Today commemorates the birthday of Martin Luther King Jr, a date that has been set aside in the US as a national holiday since 1983. King would have been 89 this year.
King stands with George Washington and Christopher Columbus as the only figures to have holidays dedicated to them in the US.
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The day is intended to be a time for reflection and a call for social activism and community engagement.
Over the years it has become indicative of community and service, with Americans encouraged to put their time and money towards those less fortunate.
2018 also marks 50 years since King’s assassination, lending extra weight to celebrations as many consider the progression (or stagnation) of American race relations.
Speeches, parades and events are annually held across the country, with around 42 percent of US businesses giving workers the day off to enjoy the celebrations. The US financial market closes for the day and museums, non-profit organisations and charities all hold free workshops, lectures and activities for the public.
Just under 500 national parks allow free admission in honour of the federal holiday — only one of four times in a year where entrance fees are waived (alongside National Public Lands Day, Veterans Day and the first day of National Park Week).
Though King’s legacy is felt throughout the world, few other countries pay homage to the activist. However Verdict found some slightly unusual places that still recognise his life and work.
The city of Hiroshima is one of the few places outside of the United States that observes Martin Luther King Jr (MLK) day. The celebration came about under former mayor Tadatoshi Akiba, who annually held a banquet at the mayor’s office in commemoration of King.
The observance reflects a lesser-known part of King’s work as an anti-nuclear activist. He was a fervent and vocal challenger of nuclear weapons, saying that the use of bombs such as those seen in Hiroshima and Nagasaki would turn the world into “an inferno that even the mind of Dante could not imagine.”
As a featured speaker at a MLK Day tribute event in 2005, Washington, DC, Akiba said:
“In Japan, we traditionally celebrate the coming of age for our young people on January 15th, Martin Luther King, Jr.’s birthday. On that day, I always tell our young people about the civil rights movement in the United States, to impress upon them the importance of electoral politics and nonviolent social change.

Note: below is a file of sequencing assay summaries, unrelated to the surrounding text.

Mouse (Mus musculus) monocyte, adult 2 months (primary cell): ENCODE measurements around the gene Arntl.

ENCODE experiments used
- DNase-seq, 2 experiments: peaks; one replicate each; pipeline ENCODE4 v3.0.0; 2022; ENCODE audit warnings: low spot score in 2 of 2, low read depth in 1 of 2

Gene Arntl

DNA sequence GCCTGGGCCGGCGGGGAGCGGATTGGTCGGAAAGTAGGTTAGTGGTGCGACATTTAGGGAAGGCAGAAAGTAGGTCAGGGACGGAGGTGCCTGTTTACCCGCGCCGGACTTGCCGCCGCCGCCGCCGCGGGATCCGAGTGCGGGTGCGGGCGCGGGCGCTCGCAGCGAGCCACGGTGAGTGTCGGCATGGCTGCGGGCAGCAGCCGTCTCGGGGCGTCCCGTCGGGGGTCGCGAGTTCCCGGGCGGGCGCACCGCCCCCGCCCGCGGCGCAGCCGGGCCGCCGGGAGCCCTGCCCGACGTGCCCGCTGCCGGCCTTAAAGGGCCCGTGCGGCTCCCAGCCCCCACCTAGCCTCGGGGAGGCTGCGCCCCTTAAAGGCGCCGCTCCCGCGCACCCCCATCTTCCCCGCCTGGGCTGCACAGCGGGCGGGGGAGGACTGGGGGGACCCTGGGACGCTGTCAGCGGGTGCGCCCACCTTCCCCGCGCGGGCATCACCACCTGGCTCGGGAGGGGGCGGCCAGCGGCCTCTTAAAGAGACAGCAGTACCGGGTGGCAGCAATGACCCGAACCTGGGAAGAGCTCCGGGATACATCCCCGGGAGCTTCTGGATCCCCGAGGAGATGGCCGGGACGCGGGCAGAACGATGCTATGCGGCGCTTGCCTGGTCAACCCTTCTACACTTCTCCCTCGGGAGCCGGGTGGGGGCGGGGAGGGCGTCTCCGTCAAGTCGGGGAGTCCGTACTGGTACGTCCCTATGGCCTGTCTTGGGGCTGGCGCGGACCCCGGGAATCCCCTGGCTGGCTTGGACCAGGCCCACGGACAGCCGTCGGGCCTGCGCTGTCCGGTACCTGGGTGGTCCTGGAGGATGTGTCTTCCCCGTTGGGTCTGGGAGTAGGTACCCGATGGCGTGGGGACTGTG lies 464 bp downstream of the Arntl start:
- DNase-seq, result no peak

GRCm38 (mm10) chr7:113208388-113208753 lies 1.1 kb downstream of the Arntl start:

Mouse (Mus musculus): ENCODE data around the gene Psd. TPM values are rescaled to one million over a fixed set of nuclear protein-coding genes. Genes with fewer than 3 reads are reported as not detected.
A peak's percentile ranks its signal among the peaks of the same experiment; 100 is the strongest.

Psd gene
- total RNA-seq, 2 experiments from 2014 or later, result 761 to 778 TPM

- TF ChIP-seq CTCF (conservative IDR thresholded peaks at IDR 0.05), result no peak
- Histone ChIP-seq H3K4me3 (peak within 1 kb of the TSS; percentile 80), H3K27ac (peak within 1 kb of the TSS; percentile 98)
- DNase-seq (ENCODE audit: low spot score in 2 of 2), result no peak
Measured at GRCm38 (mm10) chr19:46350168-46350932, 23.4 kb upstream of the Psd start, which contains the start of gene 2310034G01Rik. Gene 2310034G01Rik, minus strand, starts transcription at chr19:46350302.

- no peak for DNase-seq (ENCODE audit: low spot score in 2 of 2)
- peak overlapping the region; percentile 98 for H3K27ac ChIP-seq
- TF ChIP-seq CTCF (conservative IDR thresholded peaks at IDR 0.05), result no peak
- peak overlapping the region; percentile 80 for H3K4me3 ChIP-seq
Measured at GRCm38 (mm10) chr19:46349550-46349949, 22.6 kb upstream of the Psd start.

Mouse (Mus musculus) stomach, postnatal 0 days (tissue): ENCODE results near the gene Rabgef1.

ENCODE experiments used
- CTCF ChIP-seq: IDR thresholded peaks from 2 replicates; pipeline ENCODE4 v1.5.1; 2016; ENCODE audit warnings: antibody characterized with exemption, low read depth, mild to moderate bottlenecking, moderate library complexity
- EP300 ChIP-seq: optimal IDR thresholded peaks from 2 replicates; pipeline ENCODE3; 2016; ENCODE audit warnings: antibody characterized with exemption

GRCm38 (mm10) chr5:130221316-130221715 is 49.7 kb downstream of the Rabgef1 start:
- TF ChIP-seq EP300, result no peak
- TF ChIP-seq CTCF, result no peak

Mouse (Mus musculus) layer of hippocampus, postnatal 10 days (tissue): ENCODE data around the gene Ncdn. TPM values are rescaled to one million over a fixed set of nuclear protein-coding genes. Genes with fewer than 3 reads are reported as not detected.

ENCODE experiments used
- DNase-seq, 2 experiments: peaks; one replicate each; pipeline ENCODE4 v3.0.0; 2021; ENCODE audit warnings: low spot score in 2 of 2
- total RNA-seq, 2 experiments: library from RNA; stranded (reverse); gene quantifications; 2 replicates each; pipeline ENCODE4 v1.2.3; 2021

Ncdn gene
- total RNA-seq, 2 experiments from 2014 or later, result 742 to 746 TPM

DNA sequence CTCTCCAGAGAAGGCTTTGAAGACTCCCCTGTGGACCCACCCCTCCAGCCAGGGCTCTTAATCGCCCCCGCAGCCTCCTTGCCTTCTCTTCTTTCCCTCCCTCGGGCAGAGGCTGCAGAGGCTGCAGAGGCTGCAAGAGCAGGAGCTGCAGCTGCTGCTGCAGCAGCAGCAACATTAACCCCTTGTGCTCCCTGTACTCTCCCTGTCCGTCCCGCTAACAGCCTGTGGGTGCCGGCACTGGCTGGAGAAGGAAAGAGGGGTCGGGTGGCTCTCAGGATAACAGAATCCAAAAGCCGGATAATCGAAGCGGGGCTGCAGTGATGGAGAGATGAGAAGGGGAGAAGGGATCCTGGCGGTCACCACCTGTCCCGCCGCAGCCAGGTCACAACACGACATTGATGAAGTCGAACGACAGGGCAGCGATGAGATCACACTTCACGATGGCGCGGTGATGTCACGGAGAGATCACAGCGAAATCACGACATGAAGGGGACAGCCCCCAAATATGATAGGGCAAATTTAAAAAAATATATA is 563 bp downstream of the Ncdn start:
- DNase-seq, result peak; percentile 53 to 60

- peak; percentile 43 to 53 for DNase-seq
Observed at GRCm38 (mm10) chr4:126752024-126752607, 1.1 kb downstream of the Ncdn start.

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Though not recognised as a paid holiday, the city of Toronto in Ontario, Canada still celebrates Martin Luther King Day.
On the eve of this year’s holiday a number of speeches and events were held across the city, though the day itself will provide only a time for personal reflection on the activist’s life.
Among the events was one at Canada Christian College, organised by the Black Business and Professional Association. Attendees included Mayor John Tory and Police Chief Mark Saunders, Toronto’s first ever black police chief.
Of the event Tory said:
In the most diverse city in the world we actually agree on one very important thing: we all want things to be better for the next generation…That is what Martin Luther King devoted his life to but neither he nor his memory can accomplish this alone. He told us we can all fight hatred and discrimination, we can all love, we can all serve so that kids can dream big.
King had paid homage to the importance of Canada in helping slaves find liberation in his Conscience for Change talk, saying “deep in our history of struggle for freedom Canada was the north star… far to the north a land existed where a fugitive slave, if he survived the horrors of the journey, could find freedom.”
Since 1986 the Dr Martin Luther King Tribute and Dinner has been held in Wassenaar in Holland.
However it is not held on King’s birthday itself, but on the last Sunday in January, bridging King’s birthday and Black History Month.
The event sees the attendance of veterans of the Civil Rights Movement and features music, ending with people gathering to sing We Shall Overcome.
This year’s program includes speeches given by people who knew King, a performance of ‘Music of the Civil Rights Movement’, a reading of I Have a Dream and a message from the United States Embassy.